Editor’s note: This story has been updated.
A notorious Indiana copyright litigator has once again secured judgment in his favor on a claim that a local business unlawfully used his photo of the Indianapolis skyline, though a federal judge determined the infringement was not willful.
Attorney-photographer Richard Bell sued Merchants Bank of Indiana after discovering in late 2017 that the bank was using a photo he had taken of the nighttime Indianapolis skyline on its website. The photo was registered with the United States Copyright Office, and neither the bank nor Sonar Studios Incorporated, the bank’s web developer, had obtained a license.
The photo was taken down the day after Bell notified the bank of the copyright, and it was also deleted from the website’s media library. Bell then filed an infringement suit, and both parties moved for summary judgment.
Indiana Southern District Judge James Patrick Hanlon ruled for Bell on the infringement issue, writing Monday that Bell proved ownership of the photo.
In an attempt to dispute Bell’s ownership clam, Merchants Bank pointed to a 2019 jury verdict in which Bell was found to not have a valid copyright for a contested photo of the Indianapolis skyline. That photo, though, was taken during the day, while the photo at issue here was taken at night.
Additionally, Hanlon wrote, “Merchants paid for the website, paid for the server that stored the Photo, controlled the content on the website, made changes to the website, and even used the Photo with original content. The Photo’s hyperlink was part of Merchants’ website with an address that included ‘merchantsbankofindiana.com.’ This conduct is sufficient to establish infringement.”
But in granting summary judgment to the bank on the issue of willfulness, Hanlon noted the bank employee who selected the photo from the online media library had no control over the photos stored in the library – here, the web developer had provided the image. Additionally, “there was nothing in the Photo itself, such as a watermark or copyright symbol, suggesting it was copyrighted material.”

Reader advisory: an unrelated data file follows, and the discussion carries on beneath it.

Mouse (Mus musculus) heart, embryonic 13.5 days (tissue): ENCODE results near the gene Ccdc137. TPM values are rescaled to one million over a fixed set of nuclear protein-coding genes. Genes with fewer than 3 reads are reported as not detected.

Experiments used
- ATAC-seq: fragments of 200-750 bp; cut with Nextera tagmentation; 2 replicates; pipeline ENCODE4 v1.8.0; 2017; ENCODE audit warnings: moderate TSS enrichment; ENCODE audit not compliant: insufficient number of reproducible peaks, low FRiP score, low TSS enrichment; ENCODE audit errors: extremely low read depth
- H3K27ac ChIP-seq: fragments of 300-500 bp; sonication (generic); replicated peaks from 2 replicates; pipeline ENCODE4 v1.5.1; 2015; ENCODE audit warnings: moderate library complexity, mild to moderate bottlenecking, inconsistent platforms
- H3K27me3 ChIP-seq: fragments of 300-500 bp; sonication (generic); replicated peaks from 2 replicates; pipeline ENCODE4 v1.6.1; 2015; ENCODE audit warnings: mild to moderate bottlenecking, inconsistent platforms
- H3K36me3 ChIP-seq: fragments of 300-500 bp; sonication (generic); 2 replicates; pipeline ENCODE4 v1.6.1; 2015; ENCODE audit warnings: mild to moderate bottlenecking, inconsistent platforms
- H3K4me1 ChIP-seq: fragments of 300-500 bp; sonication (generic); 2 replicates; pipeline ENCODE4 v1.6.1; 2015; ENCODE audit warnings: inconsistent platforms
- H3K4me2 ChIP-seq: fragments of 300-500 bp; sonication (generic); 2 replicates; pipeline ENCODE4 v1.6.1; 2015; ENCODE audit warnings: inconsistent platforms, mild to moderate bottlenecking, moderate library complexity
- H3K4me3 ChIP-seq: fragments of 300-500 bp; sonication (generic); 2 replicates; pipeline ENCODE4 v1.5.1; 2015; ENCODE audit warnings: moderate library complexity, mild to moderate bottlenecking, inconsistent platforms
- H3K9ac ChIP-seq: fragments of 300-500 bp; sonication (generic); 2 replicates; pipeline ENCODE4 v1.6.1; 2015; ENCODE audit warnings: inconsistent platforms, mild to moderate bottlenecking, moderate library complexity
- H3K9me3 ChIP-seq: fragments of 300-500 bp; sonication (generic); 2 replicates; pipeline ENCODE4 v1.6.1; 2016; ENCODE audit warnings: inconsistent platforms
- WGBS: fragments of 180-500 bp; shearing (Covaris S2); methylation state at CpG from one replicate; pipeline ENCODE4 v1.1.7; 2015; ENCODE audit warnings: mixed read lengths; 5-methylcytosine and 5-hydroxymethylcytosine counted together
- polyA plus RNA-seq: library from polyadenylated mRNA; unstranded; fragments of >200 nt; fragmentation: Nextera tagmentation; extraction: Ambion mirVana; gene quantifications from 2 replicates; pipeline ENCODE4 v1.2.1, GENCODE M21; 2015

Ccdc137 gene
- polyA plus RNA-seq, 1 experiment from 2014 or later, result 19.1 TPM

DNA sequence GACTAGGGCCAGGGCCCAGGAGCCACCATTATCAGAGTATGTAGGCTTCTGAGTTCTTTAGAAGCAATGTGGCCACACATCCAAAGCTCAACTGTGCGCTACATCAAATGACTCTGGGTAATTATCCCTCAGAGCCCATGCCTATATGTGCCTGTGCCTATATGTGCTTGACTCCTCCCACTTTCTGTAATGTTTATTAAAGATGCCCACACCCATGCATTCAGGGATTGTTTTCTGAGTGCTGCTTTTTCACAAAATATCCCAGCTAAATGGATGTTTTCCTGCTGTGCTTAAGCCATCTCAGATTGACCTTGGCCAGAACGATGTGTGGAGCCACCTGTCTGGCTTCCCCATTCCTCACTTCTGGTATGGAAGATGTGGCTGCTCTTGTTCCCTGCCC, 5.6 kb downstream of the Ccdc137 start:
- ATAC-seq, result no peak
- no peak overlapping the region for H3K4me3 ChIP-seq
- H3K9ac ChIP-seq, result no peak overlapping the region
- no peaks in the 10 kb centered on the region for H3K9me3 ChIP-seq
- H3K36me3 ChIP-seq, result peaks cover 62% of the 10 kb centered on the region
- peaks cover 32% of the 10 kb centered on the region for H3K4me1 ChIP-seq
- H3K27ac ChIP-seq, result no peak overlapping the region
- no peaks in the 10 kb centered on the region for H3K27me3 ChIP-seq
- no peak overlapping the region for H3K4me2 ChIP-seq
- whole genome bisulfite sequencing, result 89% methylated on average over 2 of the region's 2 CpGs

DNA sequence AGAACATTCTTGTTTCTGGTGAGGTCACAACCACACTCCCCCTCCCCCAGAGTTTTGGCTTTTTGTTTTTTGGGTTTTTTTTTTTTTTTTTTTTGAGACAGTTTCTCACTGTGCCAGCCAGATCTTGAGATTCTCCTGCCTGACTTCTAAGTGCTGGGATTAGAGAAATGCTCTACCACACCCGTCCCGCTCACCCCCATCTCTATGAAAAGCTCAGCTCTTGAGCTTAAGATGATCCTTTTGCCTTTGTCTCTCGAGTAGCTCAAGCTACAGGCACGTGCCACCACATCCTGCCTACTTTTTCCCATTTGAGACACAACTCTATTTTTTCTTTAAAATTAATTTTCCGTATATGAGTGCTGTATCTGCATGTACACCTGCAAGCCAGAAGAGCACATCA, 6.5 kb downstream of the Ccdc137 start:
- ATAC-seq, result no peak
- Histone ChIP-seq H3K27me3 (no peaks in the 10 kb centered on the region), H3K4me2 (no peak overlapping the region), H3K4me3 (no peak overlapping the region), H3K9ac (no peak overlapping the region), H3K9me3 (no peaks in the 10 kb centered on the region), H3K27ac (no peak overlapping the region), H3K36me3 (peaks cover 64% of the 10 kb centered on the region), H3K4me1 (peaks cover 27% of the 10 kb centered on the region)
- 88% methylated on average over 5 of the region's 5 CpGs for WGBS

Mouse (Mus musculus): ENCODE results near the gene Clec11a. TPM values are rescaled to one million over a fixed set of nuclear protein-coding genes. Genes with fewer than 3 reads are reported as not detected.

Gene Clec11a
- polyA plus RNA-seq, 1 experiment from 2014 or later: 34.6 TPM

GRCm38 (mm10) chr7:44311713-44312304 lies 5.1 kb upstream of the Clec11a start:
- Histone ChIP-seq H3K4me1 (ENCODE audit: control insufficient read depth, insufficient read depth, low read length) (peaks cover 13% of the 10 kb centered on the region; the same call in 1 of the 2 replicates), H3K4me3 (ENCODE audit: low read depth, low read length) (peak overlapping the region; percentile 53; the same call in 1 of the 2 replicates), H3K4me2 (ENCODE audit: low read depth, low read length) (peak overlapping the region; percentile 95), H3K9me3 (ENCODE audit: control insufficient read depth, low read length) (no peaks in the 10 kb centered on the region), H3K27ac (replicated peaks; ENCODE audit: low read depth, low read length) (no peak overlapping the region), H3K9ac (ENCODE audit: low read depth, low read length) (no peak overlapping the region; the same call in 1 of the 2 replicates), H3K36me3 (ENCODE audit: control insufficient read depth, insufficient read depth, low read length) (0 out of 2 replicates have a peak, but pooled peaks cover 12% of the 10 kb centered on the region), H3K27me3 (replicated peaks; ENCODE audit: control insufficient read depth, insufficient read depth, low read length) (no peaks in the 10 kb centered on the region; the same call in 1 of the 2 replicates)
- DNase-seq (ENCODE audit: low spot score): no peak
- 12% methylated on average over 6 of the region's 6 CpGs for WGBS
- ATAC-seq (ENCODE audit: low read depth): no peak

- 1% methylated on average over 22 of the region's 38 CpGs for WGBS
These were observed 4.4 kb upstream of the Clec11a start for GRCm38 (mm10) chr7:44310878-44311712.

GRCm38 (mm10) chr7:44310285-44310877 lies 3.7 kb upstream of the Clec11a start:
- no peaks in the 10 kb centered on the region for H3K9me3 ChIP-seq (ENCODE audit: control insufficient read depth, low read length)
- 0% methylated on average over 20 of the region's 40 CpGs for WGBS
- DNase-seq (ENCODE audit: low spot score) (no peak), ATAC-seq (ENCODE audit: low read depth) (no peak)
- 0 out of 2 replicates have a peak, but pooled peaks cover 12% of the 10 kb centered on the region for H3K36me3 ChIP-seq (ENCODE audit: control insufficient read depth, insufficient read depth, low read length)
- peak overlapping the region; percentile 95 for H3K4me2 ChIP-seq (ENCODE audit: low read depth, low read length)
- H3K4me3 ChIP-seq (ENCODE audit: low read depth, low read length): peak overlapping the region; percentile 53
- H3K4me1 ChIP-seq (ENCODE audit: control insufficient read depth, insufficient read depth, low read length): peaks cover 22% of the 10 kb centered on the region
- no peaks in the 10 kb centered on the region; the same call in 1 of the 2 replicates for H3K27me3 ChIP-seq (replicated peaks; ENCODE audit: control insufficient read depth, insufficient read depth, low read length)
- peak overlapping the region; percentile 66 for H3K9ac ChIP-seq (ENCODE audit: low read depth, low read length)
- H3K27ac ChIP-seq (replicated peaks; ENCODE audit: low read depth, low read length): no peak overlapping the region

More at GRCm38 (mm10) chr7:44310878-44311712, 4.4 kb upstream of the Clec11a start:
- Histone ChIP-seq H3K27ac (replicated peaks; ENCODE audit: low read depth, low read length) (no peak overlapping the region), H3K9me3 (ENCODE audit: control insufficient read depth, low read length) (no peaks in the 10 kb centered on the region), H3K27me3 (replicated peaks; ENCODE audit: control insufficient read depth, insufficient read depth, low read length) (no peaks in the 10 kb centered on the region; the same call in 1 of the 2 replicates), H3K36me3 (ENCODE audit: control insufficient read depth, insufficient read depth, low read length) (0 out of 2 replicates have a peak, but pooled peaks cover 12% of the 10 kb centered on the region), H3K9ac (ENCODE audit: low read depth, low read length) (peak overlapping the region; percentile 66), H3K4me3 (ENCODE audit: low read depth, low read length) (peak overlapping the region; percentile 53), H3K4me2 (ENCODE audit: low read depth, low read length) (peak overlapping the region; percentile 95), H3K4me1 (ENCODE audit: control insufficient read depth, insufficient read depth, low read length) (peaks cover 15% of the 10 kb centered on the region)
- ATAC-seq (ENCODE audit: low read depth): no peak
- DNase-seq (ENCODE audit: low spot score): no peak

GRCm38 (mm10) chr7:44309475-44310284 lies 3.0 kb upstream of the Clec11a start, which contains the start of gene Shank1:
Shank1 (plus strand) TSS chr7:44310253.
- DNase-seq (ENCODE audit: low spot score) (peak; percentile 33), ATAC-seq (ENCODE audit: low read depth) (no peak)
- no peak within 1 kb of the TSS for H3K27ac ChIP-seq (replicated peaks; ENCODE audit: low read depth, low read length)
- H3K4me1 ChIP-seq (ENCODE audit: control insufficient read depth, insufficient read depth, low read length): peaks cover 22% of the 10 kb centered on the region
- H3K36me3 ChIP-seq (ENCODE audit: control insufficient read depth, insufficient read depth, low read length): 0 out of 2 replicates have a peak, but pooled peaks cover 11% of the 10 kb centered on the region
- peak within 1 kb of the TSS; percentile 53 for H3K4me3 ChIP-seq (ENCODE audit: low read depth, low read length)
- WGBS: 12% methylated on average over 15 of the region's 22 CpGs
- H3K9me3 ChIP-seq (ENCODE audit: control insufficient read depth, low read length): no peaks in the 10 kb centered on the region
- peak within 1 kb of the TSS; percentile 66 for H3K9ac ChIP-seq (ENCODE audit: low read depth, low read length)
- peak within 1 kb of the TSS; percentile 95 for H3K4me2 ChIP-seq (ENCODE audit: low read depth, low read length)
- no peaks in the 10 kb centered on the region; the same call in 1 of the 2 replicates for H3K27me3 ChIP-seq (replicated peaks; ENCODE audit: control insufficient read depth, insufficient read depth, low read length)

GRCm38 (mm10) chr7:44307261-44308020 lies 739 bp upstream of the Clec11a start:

But Bell pointed to the copyright watermark on the Merchants Bank webpage that featured the photo as evidence of willfulness. The bank employee, however, submitted a declaration that “[t]he purpose of the Merchants copyright language was to protect the website generally. Merchants did not intend to claim ownership of the Photo or the Image.”
Hanlon distinguished the instant case from Bell v. Fischer, 1:18-cv-1570 and Bell v. Patrick, 1:16-cv-1160, writing that unlike those cases, the defendant here designated evidence that its website copyright was not intended to claim ownership of the copyrighted photo.
“Considering the designated evidence in this case, the presence of the copyright statement at the bottom of the website page does not support the inference that Merchants knew that its conduct infringed or that it acted in reckless disregard of Mr. Bell’s rights,” Hanlon wrote in Richard N. Bell v. Merchants Bank of Indiana, 1:18-cv-56.
The parties were ordered to inform the court by June 11 whether a damages hearing will be required.
Merchants Bank is one of hundreds of individuals and entities Bell has sued over the years for alleged infringement of his photos.
An attorney for Merchants Bank declined to comment. Bell and his attorney, Maura Kennedy, did not immediately respond to requests for comment.